There are days you just feel good to be alive (and you can quote me on that)…
Today the trip we had planned was to the Karwendel, the mountain range that towers over Mittenwald. The day before (when we’d gone to Oberammergau) clouds had been wrapped around the summit like a soggy scarf and the view – had we gone up in the cable car – would have been down to about five feet: a shame when all of Mittenwald some 1500m directly below would have been hidden, and any one of the group (but most likely me as I have been tripping over blades of grass the last two days) could have stepped over a drop that would have led straight back down to the town in far less time than it took to make the journey up.
We would also have had very little chance to see any of the Karwendel’s potential alpine bird species: Wallcreeper, Ptarmigan, Alpine Accentor, Snowfinch, Alpine Chough, and Water Pipit (a sextet of mouthwatering quality for anyone with an interest in – er, alpine birds). We would have also had – according to Philip who’d made the same trip last year in conditions so murky he could barely see the ground – monochromatic looks at some particularly special and strikingly-coloured alpine plants: Primula auricula, Alpine Buttercup, Spring Gentian, Purple Saxifrage, and Alpine Snowbell (and you surely don’t have to be a birder to be intrigued by that little lot – something about the word ‘alpine’ that is just so evocative).
The Karwendel from Mittenwald
As it was the day dawned virtually cloudless, the whole mountain glowed, and we were serenaded on the 30 minute walk to the cable-car through lovely Mittenwald by singing Black Redstarts and Blackcaps (and the ubiquitous Chaffinches). I just KNEW this was going to be a great day…
…and just for once I’m not going to go all miserable and say that the feeling was misplaced, or ‘it would have been great if only…’ – no, the weather stayed amazingly good (if I’m harping on, remember that day we arrived the rain had been falling almost continually for six weeks and we almost couldn’t reach Mittenwald at all as the floods had apparently drowned the railway), the view from the station at the top (which contains a large and bizarre ‘telescope’ viewing platform that juts straight out over the vertical drop to the village) was stunning, and the short turf was starred with glorious plants.
Clearly snow still filled most of the bowl at the top of the peak, making access to some of the higher paths difficult (make that ‘open only to mountain goats’ or ‘birders who don’t want to live to write The Bavarian Alps: Day Seven’). It was still surprisingly warm though (I was in a t-shirt the whole time I was up there) and the snow was melting around its edges: perfect for Alpine Snowbells that thrive on the edge of the snowmelt, and apparently fine too for a pair of day-flying moths that were bouncing around the grass like kids at play – an unexpected sight I can tell you…
However, what of the birds?
Well, we actually did rather well – not brilliantly, but rather well. Snowfinch would have been a lifer for me and I’d been hoping for views similar to the Alpine Choughs at the Zugspitze (what with the tales of them hopping around the tables of hilltop ski stations that I’ve heard about) but I had to settle (happily) for a displaying male which fluttered overhead against a clear blue sky and which I couldn’t get any sort of photo of at all. The same went for the one Alpine Accentor we saw, which was singing from an outcrop and flew fairly high over our heads before disappearing round one of the sheer rock faces out of sight. And actually our view of our only Water Pipit was similar – this time singing below us and too distantly to get a photo.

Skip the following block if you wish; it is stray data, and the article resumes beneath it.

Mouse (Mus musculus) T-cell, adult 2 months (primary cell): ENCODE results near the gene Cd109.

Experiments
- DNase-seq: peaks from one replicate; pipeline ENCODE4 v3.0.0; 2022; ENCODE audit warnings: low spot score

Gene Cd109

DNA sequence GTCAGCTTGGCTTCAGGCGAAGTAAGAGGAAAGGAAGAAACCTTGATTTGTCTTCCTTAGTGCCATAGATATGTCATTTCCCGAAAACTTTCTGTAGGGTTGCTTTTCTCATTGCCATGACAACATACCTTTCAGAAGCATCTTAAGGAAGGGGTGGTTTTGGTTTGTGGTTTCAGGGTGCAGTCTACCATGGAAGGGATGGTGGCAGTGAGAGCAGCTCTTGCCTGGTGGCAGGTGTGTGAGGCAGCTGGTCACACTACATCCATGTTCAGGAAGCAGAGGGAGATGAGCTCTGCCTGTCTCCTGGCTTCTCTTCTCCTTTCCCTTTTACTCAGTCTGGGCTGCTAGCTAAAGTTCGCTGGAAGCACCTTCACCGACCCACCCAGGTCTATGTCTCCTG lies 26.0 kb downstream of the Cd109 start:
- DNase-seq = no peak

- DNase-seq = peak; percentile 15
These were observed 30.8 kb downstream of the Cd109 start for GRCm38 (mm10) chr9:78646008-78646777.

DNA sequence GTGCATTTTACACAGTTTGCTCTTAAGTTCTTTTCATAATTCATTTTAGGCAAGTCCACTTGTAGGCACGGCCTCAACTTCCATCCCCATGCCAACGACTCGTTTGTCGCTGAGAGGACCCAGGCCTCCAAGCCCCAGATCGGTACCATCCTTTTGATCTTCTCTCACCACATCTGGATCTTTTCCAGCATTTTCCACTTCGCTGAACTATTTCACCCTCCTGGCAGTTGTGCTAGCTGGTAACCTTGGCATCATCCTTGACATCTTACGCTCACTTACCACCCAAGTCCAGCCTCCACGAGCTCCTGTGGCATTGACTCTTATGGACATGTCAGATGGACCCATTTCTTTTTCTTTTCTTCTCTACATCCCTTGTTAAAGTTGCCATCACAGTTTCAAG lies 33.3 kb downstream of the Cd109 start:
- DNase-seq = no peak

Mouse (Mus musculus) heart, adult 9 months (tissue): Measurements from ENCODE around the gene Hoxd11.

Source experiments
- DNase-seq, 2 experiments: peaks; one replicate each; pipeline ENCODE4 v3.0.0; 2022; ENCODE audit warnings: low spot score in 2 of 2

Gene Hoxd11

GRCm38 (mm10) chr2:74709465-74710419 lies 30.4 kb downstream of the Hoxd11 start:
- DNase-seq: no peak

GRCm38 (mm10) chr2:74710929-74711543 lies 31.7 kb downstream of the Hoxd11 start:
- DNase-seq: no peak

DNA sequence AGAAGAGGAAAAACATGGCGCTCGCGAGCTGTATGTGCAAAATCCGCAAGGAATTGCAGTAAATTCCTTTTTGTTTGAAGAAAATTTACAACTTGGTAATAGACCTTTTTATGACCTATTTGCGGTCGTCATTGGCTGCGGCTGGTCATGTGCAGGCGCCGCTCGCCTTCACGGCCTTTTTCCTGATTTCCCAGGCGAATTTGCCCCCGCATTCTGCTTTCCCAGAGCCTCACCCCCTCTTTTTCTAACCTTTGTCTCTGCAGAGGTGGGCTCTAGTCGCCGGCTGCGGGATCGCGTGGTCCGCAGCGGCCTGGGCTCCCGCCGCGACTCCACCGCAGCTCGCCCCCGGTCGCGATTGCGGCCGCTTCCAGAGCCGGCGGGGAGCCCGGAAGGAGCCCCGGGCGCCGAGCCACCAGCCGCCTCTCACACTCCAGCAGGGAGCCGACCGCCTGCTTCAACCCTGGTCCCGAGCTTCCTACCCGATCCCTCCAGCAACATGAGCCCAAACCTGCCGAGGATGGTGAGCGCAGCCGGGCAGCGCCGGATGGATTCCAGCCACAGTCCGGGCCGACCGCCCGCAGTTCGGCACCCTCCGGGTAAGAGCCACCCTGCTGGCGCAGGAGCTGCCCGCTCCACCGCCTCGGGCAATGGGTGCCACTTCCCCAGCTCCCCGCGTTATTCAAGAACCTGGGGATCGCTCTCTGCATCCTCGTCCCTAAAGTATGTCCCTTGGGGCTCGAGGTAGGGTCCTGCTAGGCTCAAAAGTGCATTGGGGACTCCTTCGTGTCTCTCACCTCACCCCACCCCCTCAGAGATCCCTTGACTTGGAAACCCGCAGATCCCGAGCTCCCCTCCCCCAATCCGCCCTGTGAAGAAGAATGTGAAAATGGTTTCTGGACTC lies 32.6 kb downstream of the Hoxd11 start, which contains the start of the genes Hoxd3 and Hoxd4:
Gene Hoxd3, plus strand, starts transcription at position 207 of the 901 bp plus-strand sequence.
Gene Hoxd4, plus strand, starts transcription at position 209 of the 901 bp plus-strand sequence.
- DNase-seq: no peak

Sadly we didn’t see a Wallcreeper to accompany these Eurasian specials, but we did see a few Alpine Choughs and I had the dubious pleasure of feeding one by hand (and discovering that Alpine Choughs are apparently not remotely interested in cucumber, but are quite fond of buttered Bavarian white bread rolls).
Much more satisying were the pair of birds that I could so easily have missed, had the two Barbaras (two of the people on the trip) not seen me go across to another slope – and then not seen me come back again. They came over to join me, and by the time they got halfway across I’d already turned round and gone back to one of the observation platforms. They couldn’t find me so they sat down on one of the benches – and on cue two Ptarmigan I’d not noticed and that had been feeding unseen right by the very same bench walked straight past them and onto the short grass at the edge of the snow.
Thankfully one of them raced back (to find Philip and me leaning out over the precipice looking for Wallcreepers), called us over, and we got back in time to watch the two of them (the Ptarmigans, not the Barbaras) walking slowly with cautious, careful steps up over a grass bank, cuckling softly to each other, for about ten minutes. Yes, they’re found in Scotland and North America, but I hadn’t seen one for a very long time – and I’ve certainly never had views as good as these before…
Female breeding-plumaged Ptarmigan at the summit of the Karwendel
Male breeding-plumaged Ptarmigan at the summit of the Karwendel
As utterly wonderful as the birds were, I have to admit to being captivated by the plants. Covered in snow for more than half the year the grass on the summit was glittering with the deep blues of gentians, with yellows, creams, and purples, with short-stemmed flowers barely stretching more than a couple of inches above the cold soil. Surrounded by mountains, reaching for a perfect blue sky, almost miraculous, one of the most beautiful things I’ve ever seen…